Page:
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EIBASS, One Year Later

Active spectrum group continues push for an engineering commissioner

Oct. 9, 2010, marked the first anniversary of Engineers for the Integrity of Broadcast Auxiliary Services Spectrum. In the 12 months since its founding, EIBASS made 27 filings with the FCC, all involving BAS spectrum issues.

The group also sent a letter to Sen. Olympia Snowe, R-Maine, regarding an initiative for engineers to play a higher-level role at the FCC. As of mid-October Snowe’s bill, S.2881, had not yet passed the Senate, nor had its House companion measure; time was running out on the legislative calendar for activity in this session of Congress.

EIBASS expects to continue its filings on BAS-related issues, and to continue to lobby for an engineering commissioner. We believe that having just an engineering advisor for each FCC commissioner would not go far enough to ensure that commission regulations do not attempt to trump the laws of physics, which is always a losing proposition.

While EIBASS does not oppose the S.2881 proposal regarding engineering advisors for each FCC commissioner, the ultimate goal should be at least one commissioner with his or her own technical background based on an engineering degree [Radio World, March 1, “New BAS Group Thinks Big”].

BAS flexibility

The current EIBASS effort involves comments to WT Docket 10-153, “BAS Flexibility.”

This rulemaking is likely to have an even bigger impact on Part 74 operations than the 2001 ET Docket 01-75 rulemaking, which updated and, where possible, harmonized the Part 74 TV BAS rules with the Part 101 Private Operational Fixed Service rules.

The ET 01-75 rulemaking allowed the routine use of digital modulation for aural and TV BAS links, and made frequency coordination for the 950 MHz aural BAS band, and the 7 and 13 GHz TV BAS bands, subject to the Section 101.103(d) prior coordination notice protocols.

The BAS flexibility rulemaking proposes to open the 7 and 13 GHz TV BAS bands to Private Operational Fixed Service, and in exchange, removing the restriction that a below-23 GHz POFS link cannot be the last link to a broadcast station.

WT 10-153 also includes the proposal by Wireless Strategies Incorporated for “microwave white spaces,” also referred to as “concurrent coordination.” This proposal first surfaced as a WSI request for declaratory ruling, and was assigned ET Docket number 07-121. In EIBASS’ view, the WSI proposal is the equivalent of cold fusion for microwave spectrum, and the most dangerous part of the WT 10-153 rulemaking.

RPU issues

Of course, EIBASS does not limit its filings just to TV BAS issues.

EIBASS has filed comments to WT Docket 99-87 regarding the deadline for narrow banding of remote pickup (RPU) channels, and to IB Docket 04-286, an International Bureau rulemaking to establish the U.S. position on various radio spectrum issues for the upcoming 2012 World Radio Conference.

IB 04-286 includes a proposal to allow fixed Maritime Coastal Stations at 161.500–161.950 MHz, which would be co-channel to Part 74, Subpart D, Remote Pickup stations at 161.625–161.775 MHz. This could be a serious problem for 161 MHz RPU operations in radio and TV markets with port operations, such as New York City, Los Angeles, San Diego, San Francisco and Seattle.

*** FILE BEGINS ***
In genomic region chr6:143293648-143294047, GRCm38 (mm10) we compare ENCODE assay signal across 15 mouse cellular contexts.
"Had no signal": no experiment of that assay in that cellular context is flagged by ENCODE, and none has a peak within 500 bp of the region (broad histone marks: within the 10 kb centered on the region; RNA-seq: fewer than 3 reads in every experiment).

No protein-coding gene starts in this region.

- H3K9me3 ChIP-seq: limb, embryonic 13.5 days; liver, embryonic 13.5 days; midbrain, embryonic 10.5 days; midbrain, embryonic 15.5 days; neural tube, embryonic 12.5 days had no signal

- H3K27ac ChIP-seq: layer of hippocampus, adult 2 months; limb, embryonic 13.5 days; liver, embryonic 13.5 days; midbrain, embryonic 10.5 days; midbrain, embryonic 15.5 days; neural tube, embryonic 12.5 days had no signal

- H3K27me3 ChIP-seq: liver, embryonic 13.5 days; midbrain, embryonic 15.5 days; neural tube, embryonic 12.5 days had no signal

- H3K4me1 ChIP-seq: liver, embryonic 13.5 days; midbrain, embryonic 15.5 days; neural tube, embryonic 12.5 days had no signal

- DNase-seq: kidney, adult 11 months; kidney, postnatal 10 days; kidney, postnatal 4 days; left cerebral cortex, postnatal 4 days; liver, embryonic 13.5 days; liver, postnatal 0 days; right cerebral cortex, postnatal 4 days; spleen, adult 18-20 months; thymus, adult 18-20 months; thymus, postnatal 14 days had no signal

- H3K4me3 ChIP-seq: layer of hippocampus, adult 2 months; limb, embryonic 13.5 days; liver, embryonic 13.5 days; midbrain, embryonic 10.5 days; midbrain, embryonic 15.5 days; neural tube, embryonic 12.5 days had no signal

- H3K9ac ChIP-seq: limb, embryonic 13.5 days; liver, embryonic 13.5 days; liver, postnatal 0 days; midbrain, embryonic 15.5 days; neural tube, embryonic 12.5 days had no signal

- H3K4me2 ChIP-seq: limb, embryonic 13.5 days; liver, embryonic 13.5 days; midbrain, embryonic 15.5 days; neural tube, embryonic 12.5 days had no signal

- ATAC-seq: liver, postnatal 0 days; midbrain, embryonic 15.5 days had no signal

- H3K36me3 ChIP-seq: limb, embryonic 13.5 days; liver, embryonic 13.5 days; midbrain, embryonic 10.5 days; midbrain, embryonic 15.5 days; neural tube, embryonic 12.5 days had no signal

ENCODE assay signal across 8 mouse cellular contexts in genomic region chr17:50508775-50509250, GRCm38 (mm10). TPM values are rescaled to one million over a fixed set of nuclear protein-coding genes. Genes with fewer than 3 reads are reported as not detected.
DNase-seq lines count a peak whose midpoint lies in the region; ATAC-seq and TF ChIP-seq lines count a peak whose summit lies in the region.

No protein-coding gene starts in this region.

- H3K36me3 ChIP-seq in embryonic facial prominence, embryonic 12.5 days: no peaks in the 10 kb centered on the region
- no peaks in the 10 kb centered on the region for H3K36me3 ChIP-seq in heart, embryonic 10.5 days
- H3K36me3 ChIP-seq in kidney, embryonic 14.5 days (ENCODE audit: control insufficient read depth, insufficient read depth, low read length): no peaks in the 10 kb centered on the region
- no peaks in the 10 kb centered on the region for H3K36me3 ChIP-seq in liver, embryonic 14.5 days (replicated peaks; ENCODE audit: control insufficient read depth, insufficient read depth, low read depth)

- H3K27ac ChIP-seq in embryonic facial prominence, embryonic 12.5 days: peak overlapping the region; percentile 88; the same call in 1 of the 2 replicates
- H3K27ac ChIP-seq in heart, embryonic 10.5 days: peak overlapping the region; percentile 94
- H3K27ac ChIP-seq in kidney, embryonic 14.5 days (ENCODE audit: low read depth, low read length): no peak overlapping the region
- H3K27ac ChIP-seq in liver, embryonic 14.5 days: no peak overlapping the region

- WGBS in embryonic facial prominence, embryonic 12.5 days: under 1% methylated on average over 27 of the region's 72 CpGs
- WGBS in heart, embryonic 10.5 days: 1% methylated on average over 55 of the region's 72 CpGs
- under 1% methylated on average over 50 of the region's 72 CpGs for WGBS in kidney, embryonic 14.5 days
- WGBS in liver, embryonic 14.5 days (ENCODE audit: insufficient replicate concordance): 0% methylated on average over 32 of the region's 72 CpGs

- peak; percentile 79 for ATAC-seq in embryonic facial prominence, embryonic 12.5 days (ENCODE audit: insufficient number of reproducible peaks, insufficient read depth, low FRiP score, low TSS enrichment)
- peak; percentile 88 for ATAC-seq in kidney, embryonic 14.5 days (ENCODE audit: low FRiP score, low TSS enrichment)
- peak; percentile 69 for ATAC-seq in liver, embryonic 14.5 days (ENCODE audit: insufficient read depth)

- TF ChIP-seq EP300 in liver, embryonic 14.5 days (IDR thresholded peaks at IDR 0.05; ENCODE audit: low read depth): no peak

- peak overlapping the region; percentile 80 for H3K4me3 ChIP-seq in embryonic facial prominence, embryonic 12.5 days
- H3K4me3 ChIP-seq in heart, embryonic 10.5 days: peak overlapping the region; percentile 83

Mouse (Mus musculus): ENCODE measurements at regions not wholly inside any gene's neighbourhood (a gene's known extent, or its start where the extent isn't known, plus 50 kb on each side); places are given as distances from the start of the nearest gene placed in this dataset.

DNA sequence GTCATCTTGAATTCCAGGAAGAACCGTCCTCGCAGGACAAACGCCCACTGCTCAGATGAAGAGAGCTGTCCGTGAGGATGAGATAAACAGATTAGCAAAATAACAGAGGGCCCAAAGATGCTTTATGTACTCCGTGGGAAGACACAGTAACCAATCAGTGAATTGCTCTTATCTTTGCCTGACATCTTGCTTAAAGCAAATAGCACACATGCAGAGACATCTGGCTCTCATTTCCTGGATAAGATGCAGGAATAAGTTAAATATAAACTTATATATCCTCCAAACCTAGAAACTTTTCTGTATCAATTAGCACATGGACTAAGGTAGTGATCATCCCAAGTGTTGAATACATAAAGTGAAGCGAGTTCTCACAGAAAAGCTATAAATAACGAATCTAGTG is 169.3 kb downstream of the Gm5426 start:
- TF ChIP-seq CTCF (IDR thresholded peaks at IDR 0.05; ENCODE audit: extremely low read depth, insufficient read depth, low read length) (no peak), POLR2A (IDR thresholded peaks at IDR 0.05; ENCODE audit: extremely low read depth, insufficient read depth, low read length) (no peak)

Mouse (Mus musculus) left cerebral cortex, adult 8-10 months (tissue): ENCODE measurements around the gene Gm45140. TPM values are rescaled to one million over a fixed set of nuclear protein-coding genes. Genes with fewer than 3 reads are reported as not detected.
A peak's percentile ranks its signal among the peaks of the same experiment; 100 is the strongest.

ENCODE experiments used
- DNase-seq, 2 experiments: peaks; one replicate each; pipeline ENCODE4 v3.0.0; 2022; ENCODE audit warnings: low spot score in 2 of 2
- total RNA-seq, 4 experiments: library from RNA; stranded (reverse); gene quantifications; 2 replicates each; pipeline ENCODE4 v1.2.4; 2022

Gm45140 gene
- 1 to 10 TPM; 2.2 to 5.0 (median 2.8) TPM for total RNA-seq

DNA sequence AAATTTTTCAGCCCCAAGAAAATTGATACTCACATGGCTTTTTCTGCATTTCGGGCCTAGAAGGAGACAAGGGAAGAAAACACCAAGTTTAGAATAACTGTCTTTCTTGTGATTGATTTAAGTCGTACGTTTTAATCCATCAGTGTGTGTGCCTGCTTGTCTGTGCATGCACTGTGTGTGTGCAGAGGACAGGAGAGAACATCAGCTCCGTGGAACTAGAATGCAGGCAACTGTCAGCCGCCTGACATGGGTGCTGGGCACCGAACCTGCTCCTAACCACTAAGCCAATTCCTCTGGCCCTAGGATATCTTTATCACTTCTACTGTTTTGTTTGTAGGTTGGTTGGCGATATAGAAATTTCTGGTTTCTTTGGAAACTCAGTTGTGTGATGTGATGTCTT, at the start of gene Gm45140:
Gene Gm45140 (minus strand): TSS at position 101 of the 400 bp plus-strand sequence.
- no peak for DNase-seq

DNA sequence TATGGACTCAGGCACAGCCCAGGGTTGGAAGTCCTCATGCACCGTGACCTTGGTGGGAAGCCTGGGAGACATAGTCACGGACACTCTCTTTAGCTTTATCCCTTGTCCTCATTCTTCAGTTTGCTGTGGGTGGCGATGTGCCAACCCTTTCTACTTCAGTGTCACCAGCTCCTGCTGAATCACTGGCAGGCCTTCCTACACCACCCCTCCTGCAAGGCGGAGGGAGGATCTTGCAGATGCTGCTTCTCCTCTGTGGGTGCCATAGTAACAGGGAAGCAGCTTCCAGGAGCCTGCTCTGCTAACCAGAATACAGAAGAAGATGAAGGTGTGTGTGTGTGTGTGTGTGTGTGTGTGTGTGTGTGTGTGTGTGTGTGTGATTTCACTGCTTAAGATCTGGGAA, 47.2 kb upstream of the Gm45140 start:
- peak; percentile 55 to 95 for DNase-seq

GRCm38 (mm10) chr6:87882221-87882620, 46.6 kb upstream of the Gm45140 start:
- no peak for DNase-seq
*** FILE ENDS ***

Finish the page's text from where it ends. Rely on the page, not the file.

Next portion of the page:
Finally, EIBASS has filed a series of ex parte comments regarding Medical Micropower Network Service (MMNS) devices at 413–457 MHz. That portion of this proposed service would be co-channel to 455–456 MHz RPU operations.

This has the potential to create the same boondoggle that ended up requiring new DTV stations to conduct a survey of all health care facilities in their area, to ensure that the new DTV channel wasn’t being used by unprotected, bottom-of-the-RF food chain medical telemetry devices. Because this imprudent use of a Part 15 device involved a potential health safety issue (medical telemetry for CCU/ICU patients), the holders of DTV construction permits had to bear the cost of the surveys, and in some cases delay construction of their primary DTV facility.

The lesson of not using an unprotected Part 15 device for a critical medical function unfortunately was not learned, and so EIBASS has made multiple ex parte filings to rebut what it believes are inaccurate claims by the MMNS proponent.

EIBASS website

Thanks to the hard work of group member Gerry Dalton, EIBASS established its own website, Posted there are all our filings; we expect the list to continue to grow at the same pace in 2011 and onward. EIBASS’ goal is to have its site be the “go to” resource for BAS stakeholders.

This article reflects the views of the author and EIBASS, and does not necessarily reflect the views of his employer. Radio World welcomes other points of view.

Dane Ericksen, P.E., CSRTE, 8-VSB, CBNT, served 18 years on the SBE board and has been on the society’s Certification Committee since 1987. He chaired the ATSC TSG S3 Specialist Group on Digital ENG from 2004 to the sunsetting of S3 in 2009, after completing work on the ATSC A/82 DRL standard. He has been with Hammett & Edison Inc., Consulting Engineers, since 1982, and also worked as an FCC engineer based in San Francisco.